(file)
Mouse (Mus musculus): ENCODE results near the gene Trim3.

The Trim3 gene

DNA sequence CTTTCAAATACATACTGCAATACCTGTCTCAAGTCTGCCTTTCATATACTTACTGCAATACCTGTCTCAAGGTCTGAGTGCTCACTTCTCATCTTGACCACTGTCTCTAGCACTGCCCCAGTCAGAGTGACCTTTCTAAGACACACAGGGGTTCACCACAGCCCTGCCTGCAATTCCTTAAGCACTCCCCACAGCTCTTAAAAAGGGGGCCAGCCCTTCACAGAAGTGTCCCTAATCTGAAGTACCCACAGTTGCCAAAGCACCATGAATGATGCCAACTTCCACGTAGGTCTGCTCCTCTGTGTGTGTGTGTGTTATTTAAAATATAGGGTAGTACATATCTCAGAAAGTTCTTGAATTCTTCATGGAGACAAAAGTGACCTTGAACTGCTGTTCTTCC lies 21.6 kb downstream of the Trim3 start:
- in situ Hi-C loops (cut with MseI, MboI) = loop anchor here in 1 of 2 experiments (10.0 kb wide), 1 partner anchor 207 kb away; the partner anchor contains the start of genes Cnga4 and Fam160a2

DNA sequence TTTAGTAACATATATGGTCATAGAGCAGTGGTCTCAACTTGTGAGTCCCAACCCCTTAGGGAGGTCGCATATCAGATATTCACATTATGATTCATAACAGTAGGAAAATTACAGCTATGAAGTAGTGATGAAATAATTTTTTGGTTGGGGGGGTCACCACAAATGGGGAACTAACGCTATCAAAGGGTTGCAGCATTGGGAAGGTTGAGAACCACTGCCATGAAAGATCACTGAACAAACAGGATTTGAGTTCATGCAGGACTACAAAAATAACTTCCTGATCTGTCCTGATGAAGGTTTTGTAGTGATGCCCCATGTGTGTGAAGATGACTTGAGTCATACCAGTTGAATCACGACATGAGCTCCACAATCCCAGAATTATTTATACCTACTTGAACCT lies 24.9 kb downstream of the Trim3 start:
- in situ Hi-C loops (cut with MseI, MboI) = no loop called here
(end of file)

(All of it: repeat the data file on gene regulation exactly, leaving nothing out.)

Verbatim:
Mouse (Mus musculus): ENCODE results near the gene Trim3.

The Trim3 gene

DNA sequence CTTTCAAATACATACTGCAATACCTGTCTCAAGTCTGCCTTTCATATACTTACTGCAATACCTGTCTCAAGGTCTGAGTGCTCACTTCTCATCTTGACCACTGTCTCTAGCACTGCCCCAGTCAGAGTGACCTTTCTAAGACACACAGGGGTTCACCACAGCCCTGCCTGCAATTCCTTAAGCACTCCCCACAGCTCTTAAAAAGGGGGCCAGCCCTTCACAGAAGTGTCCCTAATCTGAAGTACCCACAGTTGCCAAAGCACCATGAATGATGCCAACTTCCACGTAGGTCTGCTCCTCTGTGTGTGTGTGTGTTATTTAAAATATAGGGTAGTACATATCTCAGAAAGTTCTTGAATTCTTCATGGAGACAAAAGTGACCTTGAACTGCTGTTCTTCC lies 21.6 kb downstream of the Trim3 start:
- in situ Hi-C loops (cut with MseI, MboI) = loop anchor here in 1 of 2 experiments (10.0 kb wide), 1 partner anchor 207 kb away; the partner anchor contains the start of genes Cnga4 and Fam160a2

DNA sequence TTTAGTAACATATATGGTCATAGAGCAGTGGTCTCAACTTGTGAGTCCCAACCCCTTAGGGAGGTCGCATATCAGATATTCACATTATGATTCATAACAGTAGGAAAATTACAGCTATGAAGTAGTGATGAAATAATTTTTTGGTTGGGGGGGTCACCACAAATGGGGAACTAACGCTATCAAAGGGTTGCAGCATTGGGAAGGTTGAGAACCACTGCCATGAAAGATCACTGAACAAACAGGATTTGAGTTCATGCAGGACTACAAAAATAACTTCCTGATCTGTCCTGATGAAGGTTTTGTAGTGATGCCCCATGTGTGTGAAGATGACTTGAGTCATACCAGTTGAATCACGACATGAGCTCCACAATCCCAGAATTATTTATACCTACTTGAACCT lies 24.9 kb downstream of the Trim3 start:
- in situ Hi-C loops (cut with MseI, MboI) = no loop called here